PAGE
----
The default unsecured listener in port 1883 is still running now. But we've added the secure service on 8883.
We'll refine later.
Step 3 is to download the certificates. In our case, you only need mosq-ca.crt.
You need to find a way to get the certificates that you need for client setup.
I installed the sFTP server for that.
apt install openssh-server service ssh restart
you could also use the sdcard (check MICA's NAS Container documentation) or other file transfer options to move the certificate you need.
Step 4 is to test it from your pc, with the certificate.
The MQTT testbed I use to try out communication with certificates can be downloaded here: MQTT.fx .
Configure it as shown below, then connect.
Subscribe to topic /TESTSecure. Then Publish to that same topic /TESTSecure with message Secure MQTT.
You should see the message arriving at the bottom of the window. It has gone via the MICA over secure communication.
Step 5 is to revoke the unsecured 1883 listener.
Disable the 1883 port for anyone except the container itself.
edit the msquitto.conf file.
listener 1883 localhost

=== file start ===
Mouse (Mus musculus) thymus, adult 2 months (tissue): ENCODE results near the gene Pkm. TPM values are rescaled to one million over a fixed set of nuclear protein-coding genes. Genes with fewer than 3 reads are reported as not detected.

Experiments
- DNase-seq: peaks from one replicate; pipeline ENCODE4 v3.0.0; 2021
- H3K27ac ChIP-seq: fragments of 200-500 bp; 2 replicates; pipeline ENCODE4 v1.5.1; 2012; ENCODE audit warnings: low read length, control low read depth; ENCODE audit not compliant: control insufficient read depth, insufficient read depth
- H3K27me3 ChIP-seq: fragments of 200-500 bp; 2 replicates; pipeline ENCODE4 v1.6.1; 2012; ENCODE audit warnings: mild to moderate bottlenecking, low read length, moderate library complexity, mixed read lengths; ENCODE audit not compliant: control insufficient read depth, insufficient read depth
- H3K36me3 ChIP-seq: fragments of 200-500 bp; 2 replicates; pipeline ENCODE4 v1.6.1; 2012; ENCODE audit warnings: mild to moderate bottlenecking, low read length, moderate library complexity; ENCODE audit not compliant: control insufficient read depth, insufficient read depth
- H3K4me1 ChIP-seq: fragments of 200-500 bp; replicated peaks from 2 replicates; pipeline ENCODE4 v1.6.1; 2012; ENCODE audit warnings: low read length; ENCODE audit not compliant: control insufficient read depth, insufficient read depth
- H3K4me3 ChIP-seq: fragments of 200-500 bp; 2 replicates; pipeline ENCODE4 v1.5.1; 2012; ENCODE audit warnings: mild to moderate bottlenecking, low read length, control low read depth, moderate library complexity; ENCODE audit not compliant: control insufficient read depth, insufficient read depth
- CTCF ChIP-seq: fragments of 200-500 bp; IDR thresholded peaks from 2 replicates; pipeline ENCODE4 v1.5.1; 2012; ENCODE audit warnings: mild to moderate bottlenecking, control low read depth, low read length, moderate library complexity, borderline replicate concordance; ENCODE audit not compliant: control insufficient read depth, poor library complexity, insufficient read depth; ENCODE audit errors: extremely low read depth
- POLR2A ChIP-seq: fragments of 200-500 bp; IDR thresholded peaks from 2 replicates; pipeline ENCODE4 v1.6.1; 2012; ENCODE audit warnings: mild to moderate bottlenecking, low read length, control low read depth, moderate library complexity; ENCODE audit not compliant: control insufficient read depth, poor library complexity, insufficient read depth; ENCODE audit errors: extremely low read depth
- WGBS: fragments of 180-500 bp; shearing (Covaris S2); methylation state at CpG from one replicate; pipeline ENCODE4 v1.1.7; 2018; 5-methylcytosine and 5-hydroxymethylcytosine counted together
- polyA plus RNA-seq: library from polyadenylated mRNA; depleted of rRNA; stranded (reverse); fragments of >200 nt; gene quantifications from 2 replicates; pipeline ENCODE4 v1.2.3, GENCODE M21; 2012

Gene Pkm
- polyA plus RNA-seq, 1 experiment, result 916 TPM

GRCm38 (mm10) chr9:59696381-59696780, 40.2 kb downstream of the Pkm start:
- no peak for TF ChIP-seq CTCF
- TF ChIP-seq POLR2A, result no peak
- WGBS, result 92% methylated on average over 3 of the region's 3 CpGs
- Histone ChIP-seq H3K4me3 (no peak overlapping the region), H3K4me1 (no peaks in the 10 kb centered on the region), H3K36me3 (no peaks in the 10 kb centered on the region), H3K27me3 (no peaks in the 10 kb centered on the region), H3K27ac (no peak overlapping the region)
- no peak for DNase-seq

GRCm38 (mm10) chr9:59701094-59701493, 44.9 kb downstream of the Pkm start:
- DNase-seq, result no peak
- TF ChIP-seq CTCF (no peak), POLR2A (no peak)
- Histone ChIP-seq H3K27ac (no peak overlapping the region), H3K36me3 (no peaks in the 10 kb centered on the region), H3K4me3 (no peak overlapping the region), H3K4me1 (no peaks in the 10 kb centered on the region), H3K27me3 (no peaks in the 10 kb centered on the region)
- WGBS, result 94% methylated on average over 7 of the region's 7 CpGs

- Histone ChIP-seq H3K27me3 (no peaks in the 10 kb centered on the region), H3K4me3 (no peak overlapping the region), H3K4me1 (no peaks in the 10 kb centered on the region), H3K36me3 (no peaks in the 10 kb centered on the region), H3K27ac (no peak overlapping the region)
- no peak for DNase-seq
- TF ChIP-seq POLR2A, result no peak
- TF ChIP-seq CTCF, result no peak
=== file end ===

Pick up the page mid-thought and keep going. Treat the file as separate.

before the 8883 listener.
Restart the service.
Step 6 is to test with the NodeRed container with a self-made flow.
Create a new NodeRed process, with a MQTT and a Debug block:
Edit the mqtt node. Replicate the settings as shown below:
Deploy, and then it's time to test.
As a preparation, open the debug window in the Node Red editor:
You can use the Selected Node filter to only see debug messages for this flow. Do that in case you have the CISSGateway running - we don't want to see those messages now).
Use the same MQTT.fx connection we used before, but publish some message to the topic /SecureTopic (the same one used in the Node Red process).
Go back to the Node Red editor. You should see the message in the debug log:
The space occupied by the container, after installation and first start of the service:
Things for myself to consider later on:
- create a non-root user for mqtt
- what about certificate expiry?
- investigate certificate validation
- server keys and certificates should be stored in /etc/mosquitto/certs , only readable by mosquitto user
- enable the ws listener
Thanks for reading. If you see flaws and mistakes, please comment.